City replacing sewer lines, roadway on southern streets
The city of Newberg is continuing a large-scale pavement and sewer line replacement project on East Third, Fourth, Fifth and Wynooski streets, and are expected to complete the project in early October.
The streets have been closed off block by block to complete the work, although local residents can still access their homes and postal carriers are still delivering the mail.
The East Fifth Street wastewater line replacement began in late July and is comprised of installing 1,000 lineal feet of new sewer lines beneath the street, as well as 200 lineal feet beneath South Chehalem and Willamette streets. They are also replacing connections between the main lines and dozens of homes.
"The old pipe material is either clay tile or has cracks, contributing inflow and infiltration to sewer flow," Senior City Engineer Paul Chiu said. "Therefore, the pipes need to be replaced."
Upgrading pavement will occur after the sewer lines are replaced in the same area. That work will take shape through October on Fourth Street from River Street to Willamette Street, on Fifth Street from River Street to Wynooski Street and on Wynooski Street from Willamette Street to Seventh Street.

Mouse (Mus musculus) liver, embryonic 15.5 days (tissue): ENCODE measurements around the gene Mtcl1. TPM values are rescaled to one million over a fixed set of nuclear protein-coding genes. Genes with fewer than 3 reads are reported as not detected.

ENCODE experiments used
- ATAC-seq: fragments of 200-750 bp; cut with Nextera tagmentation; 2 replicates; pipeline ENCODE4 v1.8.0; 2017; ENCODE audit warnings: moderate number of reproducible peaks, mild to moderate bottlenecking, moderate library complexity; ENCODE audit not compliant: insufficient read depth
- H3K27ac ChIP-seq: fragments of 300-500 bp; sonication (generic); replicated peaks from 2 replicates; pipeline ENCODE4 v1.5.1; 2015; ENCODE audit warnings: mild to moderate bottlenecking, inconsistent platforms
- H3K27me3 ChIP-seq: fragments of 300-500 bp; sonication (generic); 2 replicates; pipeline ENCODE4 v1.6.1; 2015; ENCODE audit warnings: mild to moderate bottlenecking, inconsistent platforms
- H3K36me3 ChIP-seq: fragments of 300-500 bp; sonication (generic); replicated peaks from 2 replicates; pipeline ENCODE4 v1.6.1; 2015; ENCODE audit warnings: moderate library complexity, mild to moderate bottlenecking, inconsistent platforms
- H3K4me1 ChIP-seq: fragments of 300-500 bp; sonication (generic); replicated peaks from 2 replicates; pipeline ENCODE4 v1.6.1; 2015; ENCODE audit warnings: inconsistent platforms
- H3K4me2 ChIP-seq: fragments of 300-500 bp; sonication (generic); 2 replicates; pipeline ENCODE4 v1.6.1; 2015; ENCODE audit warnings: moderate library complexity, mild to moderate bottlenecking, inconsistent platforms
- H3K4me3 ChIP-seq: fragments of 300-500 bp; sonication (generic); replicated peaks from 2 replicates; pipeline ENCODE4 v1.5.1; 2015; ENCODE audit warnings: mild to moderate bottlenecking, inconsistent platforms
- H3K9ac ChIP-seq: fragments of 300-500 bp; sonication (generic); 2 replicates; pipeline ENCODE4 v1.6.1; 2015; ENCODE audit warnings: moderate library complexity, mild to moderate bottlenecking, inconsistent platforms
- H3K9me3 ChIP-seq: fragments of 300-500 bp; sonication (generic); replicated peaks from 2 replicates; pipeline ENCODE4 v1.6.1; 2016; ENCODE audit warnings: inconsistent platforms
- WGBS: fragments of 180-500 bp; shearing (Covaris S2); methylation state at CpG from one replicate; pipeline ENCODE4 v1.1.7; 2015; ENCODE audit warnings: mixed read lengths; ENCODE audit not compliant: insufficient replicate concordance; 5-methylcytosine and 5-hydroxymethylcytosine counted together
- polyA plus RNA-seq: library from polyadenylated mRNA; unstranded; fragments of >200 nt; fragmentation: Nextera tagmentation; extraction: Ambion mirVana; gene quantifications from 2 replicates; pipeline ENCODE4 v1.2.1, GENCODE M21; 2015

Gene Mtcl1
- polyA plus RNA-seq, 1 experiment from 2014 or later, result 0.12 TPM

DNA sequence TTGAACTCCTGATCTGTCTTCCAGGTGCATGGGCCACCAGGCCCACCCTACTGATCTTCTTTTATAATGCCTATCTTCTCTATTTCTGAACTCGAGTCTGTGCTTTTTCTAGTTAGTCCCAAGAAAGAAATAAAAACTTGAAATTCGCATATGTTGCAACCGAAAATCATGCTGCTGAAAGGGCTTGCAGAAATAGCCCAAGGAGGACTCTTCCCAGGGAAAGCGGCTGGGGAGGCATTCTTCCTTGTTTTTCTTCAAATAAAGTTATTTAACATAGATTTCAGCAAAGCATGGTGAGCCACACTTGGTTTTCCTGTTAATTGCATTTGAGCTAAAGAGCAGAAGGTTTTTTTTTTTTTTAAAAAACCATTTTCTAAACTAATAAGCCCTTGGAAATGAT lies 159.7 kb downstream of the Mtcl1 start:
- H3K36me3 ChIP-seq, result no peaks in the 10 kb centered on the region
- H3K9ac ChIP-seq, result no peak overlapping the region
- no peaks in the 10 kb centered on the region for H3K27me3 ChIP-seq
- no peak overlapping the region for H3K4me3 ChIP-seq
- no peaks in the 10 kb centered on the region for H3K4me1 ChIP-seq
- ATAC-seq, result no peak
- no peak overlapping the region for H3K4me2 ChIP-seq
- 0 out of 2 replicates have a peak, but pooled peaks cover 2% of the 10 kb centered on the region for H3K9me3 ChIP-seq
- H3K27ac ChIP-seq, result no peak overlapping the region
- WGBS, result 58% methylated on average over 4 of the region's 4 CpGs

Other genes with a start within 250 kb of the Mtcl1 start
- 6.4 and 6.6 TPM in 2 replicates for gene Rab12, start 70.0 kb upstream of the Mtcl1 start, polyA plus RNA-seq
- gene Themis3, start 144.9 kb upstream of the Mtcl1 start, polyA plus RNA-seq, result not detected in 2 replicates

The project is part of the city's pavement preservation program.
"The city of Newberg has over 91 percent of city streets in asphalt pavement, 6 percent in graded gravel surface, just over 2 percent in oil mat and less than 0.3 percent in concrete." Chiu said, adding that pavement preservation is a proactive and cost-effective way to use public dollars to maintain, preserve and protect existing asphalt.
Instead of tearing down and replacing with new, pavement preservation extends the pavement life and provides smoother rides. There are various treatment methods available for pavement preservation, depending on the condition of the existing roadway. Crack seals, slurry seals, chip seal, ultra-thin overlays, grinding and inlays are examples of treatment methods. The least expensive is crack seal and the most costly is full-depth reconstruction.
At some sites the pavement will be ground down and new asphalt laid over it, while other areas will see the pavement and road bed removed and the street rebuilt from the ground up.
The effort is necessary because asphalt deteriorates at an exponential rate: when the asphalt cracks it allows moisture to develop beneath it and corrode the subbase of the road.
"The analogy will be an oil change for the vehicle, which is cheaper than doing nothing and let the vehicle run into disrepair and failure," Chiu said.